The IHR’s new blog has now been launched, covering news and activities from across the whole Institute. All of the old posts from here can be found at the new location, and there will continue to be frequent updates on all the IHR’s digital projects.
This is my last post for History SPOT and the last blog post for this particular blog. The History SPOT blog is closing down after almost four years. That doesn’t mean that the History SPOT website is closing down; it’s just in the process of a reinvention alongside other changes occurring with the Institute of Historical Research’s online presence.
Over the coming months you will begin to see changes with the History SPOT website. First, the podcasts have just moved over to the IHR website, integrating them with the seminar pages. In addition IHR podcasts are now appearing on iTunes-u; You Tube; and the School of Advanced Study website. This part has actually been happening since late last year.
Second, the History SPOT website will become solely a research training platform, moving the focus entirely towards training courses. In this regard we have a lot in the works already.
In partnership with the University of Kent and the Museum of London the IHR have been helping to organise a series of workshops around the topic of material culture. These workshops have looked at the meaning of objects, their historical uses, and different methods for analysis. In 2014 the results from these workshops will be redeveloped for presentation online in the form of a FREE short course.
Managing your data
In December the University of Hull held the first in a series of workshops on the topic of managing your data as an historian. In February the IHR will be holding a second workshop on this topic and then the University of Sheffield will be holding a third workshop in April. But this is only the start. In 2014 an entire online course will be made available for FREE on History SPOT that will guide you through the research process and enable you to easily and quickly develop a data management plan, often essential for research proposals and useful for research itself.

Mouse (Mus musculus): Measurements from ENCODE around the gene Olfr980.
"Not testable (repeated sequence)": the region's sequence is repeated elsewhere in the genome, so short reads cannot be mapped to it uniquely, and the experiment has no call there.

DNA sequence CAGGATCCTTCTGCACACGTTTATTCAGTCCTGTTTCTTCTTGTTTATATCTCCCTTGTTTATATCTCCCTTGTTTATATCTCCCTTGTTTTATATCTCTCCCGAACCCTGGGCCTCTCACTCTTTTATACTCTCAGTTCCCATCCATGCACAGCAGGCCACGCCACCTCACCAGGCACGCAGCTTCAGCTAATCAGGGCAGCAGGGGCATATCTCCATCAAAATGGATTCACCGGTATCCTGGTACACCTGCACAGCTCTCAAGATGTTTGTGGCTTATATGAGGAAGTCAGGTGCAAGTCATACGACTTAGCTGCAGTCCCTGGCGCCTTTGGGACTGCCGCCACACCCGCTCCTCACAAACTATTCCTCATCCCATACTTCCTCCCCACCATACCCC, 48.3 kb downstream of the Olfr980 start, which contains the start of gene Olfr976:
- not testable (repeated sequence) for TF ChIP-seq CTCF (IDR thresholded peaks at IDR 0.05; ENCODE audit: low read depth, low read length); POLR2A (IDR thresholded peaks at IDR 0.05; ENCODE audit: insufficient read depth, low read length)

A year ago the School of Advanced Study published the first module of the InScribe Palaeography materials course on History SPOT. Another module is still in development looking more closely at scripts. This will be ready for launch sometime soon.
All good things…
Although I personally will still have a role with developing these courses I am saying goodbye to the podcast service entirely. I have now moved over to the School of Advanced Study working on digital projects for them, which will, admittedly, intersect with the IHR and History SPOT website from time to time.
It’s sad for me to close down this blog. It was my first one, indeed, it’s because of this blog that I have developed others and spent time investigating and researching blogging practises in more general terms (see my Blogging for Historians blog for some examples of this). I will still be blogging elsewhere as well, such as the SAS Blog and my own research blog, Sixteenth Century Scholars. I hope too to contribute occasionally to the new IHR blog, and it is to this matter that I would like to particularly turn your attention.
Although the History SPOT blog is coming to an end the posts will live on in the new IHR blog that has just been launched. You will find all the posts there alongside the archive from other IHR blogs, all rolled into one place. I’m hopeful that there will still be the occasional review summary of a podcast on this new blog. There will certainly be updates regarding research training online and updates about changes to the History SPOT website as and when they happen.
For now then I will say goodbye and thank you for reading this blog over the last four years. It’s been great fun and I hope it’s also been useful and interesting to you, my readers.
The new IHR blog, including History SPOT blog posts can be found at The IHR Blog. For IHR podcasts take a look at the events section of the IHR website. New podcasts can also be found on the University of London iTunes-u account, the School of Advanced Study website and You Tube pages.